Detecting Collision

It seems like the autonomous mode in this year’s game has high potential for robots having to come near or cross the paths of other robots. Furthermore, some teams may wish to navigate around the switch and other field obstacles to go score on the opposite side. While we can do our best to avoid situations where we crash into these obstacles by coordinating with alliance partners and fine tuning our autos, it would also be in our best interest be able to detect if we have crashed one and handle that event gracefully (e.g. don’t assume following your motion profile after crashing will still get you to your destination).

It seems like detecting a rapid decrease in velocity via your encoders and/or rapid deceleration via an accelerometer could do well here. That said, I am wondering what teams have done in the past to detect this and how you handled that event (simply stop, somehow reorient yourself and continue, follow a new strategy, etc…)?

P.S. This seems like something that must have been talked about in the past but after searching ‘Detecting Collision’, ‘Auto Crash’, and ‘Handle Collision in Auto’, I have not been able to find something on the topic. Feel free to point me to the thread if I missed it.

Edit:
Found One!

That’s a good idea. I was just playing around with this using the RoboRIO’s built-in accelerometer. I was using LabView to graph the acceleration, then applied a limit to the X-direction which would stop the program if the limit was exceeded. Quite easy to do, and worked quite well.

There are collision detection examples available for the navX in C++, Java, and LabVIEW.

It should be pretty easy to implement something equivalent for a Pigeon or the roboRIO’s built-in accelerometer.

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Collision detection with the navx is fairly straightforward. Another thing you might want to try is to have one or two range sensors mounted low (just above bumper height) in the direction/orientation you plan to travel. In 2011 we were using range sensors to verify release distance for the inner tubes, and in a practice match and ally took an unexpected turn in front of the robot, causing it to release the tube prematurely. We rewrote the autonomous code so that if the range sensor picked up an obstacle “close” when it was not expected, we stopped for 2 seconds, then if the obstacle was out of the way, we moved continued moving.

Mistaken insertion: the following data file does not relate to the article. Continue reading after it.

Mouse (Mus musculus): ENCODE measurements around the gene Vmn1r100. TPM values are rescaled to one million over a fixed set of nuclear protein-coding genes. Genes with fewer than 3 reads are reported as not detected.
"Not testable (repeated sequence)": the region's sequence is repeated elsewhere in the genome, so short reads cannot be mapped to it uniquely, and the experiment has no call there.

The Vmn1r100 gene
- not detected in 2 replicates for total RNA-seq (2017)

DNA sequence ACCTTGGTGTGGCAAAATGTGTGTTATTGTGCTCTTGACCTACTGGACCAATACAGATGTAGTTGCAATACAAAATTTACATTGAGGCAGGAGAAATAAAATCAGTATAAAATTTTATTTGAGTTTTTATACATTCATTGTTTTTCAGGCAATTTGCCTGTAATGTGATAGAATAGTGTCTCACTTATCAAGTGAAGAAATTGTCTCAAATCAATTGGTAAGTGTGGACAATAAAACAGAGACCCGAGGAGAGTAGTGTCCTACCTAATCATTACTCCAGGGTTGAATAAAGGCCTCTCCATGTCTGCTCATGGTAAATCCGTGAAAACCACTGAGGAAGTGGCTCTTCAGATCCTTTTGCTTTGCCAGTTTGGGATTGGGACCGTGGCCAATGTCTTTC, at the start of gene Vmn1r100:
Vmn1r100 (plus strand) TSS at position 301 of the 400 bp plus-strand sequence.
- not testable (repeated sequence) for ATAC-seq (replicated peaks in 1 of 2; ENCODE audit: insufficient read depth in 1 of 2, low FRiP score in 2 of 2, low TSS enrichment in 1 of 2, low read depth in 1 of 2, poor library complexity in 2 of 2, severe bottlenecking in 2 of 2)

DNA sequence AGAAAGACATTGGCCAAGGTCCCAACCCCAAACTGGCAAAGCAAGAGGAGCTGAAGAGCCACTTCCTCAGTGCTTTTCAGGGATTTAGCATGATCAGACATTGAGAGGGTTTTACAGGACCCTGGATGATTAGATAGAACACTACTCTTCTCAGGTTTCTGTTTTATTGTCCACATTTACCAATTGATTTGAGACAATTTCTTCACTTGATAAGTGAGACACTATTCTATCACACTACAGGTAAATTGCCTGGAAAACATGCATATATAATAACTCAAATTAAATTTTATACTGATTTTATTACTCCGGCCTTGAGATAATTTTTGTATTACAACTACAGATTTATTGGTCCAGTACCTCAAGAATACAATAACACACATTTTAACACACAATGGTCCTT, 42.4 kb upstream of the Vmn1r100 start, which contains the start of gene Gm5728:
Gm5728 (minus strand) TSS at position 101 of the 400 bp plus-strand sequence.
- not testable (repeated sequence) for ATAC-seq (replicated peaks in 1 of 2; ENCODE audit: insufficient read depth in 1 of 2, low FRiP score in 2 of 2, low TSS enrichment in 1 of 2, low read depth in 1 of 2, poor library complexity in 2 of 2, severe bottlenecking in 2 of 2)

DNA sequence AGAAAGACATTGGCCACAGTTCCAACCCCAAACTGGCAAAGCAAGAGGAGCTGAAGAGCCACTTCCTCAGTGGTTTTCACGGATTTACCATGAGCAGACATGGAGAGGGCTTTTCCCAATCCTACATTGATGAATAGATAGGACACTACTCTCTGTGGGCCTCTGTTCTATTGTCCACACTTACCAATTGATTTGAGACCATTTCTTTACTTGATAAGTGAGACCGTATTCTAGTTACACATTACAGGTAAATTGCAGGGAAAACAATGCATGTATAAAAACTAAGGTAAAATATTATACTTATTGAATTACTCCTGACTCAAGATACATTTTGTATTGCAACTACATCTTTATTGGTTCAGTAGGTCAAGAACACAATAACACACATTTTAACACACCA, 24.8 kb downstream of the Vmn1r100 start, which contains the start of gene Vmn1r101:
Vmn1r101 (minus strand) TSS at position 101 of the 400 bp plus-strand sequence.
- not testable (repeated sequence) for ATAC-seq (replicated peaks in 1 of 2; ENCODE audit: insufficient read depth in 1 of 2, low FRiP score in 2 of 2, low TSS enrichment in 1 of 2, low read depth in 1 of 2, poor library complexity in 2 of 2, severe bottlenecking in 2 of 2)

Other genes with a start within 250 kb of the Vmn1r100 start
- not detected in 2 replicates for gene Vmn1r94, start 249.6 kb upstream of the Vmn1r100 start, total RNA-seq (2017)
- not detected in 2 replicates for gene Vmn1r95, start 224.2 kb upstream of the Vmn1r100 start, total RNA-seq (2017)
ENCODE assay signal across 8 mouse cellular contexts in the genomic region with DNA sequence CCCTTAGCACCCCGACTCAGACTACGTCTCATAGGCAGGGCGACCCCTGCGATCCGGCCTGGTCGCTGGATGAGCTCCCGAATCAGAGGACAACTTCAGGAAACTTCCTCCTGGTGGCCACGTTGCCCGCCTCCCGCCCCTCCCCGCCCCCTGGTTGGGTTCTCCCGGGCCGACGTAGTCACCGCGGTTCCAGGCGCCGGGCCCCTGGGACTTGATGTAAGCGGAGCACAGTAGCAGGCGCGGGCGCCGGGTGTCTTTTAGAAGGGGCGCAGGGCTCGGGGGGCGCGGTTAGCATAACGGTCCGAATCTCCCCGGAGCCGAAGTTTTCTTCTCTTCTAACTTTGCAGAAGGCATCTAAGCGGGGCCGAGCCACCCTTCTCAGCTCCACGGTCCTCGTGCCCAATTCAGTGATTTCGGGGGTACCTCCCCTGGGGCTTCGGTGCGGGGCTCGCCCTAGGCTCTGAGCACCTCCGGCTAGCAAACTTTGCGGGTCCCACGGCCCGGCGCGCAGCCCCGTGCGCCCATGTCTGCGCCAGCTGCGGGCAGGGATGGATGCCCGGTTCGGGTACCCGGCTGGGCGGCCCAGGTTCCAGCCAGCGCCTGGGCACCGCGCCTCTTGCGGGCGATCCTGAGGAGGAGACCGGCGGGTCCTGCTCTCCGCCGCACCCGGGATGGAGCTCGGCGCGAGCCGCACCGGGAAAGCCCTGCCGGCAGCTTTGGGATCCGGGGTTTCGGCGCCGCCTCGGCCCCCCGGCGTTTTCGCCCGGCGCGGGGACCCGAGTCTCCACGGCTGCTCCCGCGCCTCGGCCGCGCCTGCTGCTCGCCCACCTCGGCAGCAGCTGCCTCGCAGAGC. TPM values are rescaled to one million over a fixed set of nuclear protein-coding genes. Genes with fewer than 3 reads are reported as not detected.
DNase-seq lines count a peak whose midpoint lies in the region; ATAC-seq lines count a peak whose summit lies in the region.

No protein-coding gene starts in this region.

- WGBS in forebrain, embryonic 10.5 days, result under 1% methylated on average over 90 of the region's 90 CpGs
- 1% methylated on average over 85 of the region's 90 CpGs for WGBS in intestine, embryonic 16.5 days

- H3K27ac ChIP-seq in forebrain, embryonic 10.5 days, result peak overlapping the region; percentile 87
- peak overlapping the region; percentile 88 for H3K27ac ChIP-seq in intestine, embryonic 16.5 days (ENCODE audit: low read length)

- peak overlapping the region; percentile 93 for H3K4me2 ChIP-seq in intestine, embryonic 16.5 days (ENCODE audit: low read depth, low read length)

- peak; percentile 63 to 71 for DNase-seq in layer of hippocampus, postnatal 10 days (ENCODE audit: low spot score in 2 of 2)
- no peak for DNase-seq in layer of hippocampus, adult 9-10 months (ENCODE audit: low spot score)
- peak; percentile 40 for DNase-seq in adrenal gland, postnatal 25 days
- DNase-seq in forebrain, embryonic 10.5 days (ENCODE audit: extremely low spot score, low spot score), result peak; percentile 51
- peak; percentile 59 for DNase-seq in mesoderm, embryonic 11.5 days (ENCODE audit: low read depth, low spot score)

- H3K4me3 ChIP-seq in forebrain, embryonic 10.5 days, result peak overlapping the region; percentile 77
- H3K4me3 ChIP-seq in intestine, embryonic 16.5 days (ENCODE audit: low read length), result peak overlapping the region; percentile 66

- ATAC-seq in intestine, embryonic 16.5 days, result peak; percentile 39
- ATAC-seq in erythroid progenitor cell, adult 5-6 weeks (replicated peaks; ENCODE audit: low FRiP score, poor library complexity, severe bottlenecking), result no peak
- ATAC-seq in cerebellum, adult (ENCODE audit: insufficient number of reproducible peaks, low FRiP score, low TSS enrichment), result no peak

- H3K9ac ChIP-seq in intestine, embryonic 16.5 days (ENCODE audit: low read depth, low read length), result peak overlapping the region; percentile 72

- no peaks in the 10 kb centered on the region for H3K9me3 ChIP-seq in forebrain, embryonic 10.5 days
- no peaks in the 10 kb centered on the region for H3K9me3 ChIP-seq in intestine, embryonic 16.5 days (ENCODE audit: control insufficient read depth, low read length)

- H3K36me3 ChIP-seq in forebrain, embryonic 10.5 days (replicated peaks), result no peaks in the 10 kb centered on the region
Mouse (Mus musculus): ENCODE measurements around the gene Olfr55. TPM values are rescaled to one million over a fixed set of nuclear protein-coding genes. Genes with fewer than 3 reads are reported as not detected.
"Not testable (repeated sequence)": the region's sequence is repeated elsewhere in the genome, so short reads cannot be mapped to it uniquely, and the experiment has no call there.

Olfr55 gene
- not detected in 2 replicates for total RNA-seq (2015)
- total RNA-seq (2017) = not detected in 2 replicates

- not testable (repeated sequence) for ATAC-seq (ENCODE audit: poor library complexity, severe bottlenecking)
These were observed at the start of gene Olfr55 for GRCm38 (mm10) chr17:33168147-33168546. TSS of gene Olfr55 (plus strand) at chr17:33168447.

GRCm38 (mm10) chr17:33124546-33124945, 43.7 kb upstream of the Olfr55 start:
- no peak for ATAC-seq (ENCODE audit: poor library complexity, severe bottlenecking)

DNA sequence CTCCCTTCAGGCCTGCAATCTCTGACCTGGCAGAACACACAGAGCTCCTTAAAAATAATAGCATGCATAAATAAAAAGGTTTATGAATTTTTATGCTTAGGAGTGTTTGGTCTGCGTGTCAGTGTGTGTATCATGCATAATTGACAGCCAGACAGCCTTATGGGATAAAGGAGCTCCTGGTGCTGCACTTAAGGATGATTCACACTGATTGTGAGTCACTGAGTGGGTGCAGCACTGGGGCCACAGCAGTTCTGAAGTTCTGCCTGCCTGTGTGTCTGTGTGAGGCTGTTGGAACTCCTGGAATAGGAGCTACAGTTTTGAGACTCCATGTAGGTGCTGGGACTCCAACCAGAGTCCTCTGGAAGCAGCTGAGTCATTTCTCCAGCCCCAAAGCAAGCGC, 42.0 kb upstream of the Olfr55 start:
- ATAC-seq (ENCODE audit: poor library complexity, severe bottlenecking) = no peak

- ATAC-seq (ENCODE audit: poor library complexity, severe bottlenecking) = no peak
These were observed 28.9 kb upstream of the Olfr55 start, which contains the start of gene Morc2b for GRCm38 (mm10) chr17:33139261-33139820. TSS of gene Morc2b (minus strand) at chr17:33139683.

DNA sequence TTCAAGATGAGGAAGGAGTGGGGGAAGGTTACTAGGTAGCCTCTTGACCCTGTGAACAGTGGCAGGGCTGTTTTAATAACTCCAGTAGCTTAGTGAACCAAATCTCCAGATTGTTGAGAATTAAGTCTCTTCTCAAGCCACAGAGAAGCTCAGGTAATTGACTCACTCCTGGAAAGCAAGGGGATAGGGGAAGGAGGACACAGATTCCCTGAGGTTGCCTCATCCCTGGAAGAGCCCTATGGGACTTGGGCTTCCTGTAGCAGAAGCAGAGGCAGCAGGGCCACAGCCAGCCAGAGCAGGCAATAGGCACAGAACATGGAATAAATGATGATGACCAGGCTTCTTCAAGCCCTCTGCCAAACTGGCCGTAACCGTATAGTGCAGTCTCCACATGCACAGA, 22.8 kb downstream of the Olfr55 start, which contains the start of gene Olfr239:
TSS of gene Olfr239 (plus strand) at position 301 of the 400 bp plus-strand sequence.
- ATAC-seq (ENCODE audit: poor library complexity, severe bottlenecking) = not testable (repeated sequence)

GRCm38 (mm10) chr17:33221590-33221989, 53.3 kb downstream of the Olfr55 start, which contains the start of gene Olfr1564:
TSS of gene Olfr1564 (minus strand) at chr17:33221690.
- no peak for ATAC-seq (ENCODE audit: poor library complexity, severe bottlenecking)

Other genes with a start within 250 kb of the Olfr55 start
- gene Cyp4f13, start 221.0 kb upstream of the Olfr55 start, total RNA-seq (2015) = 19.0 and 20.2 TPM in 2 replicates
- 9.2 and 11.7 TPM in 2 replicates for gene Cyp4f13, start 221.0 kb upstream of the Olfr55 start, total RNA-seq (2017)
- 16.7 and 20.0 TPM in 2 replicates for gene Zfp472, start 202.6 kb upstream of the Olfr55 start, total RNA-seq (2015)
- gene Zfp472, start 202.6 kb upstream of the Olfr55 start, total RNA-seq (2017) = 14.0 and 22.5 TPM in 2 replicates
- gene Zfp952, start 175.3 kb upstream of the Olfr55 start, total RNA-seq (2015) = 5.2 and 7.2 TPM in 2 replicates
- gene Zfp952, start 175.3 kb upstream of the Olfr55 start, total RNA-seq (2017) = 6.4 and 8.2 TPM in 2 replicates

Wouldn’t collision avoidance be much better? By the time you collide, the chances of either bot achieving its goal go way down. If you avoid a collision, you might be able to pause and let the other bot pass, and then continue on your way and you both accomplish your goal.

Seems like a range sensor and some logic that knows what field elements (i.g. switch fence, alliance wall) to expect and when something unexpected comes, then stop or even back up if it is coming closer.

Of course, at the higher ends of competition, if both bots have collision avoidance, they might just politely wait for each other, so knowing the expected paths of your partners and configuring who will ‘wait’ for the other (assuming both can wait, which will be generally unlikely)

Another simple approach is to allow your autonomous to be configured to have a variable pause before starting. We did that in 2012 to avoid two or three bots shooting at the same time and balls colliding at the basket. Worked very well.

I’d suggest that for each auto routine you have, you map out a time table of where it is at each 1/2 second mark in the path and have a variable starting time or some variable pauses in the middle of the path so it can be adjusted. Being able to configure in a pause just before passing through high traffic areas is a good idea.

I agree that it is better to avoid collisions, and I think teams wishing to implement any sort of sophisticated autonomous should strive to do so. Two points to add to that:

  1. Collision avoidance is a harder task than collision detection so start with detection.
  2. It is easier to avoid hitting something than it is to avoid being hit by something. Expect on hopefully rare occasions to be hit by your alliance partner.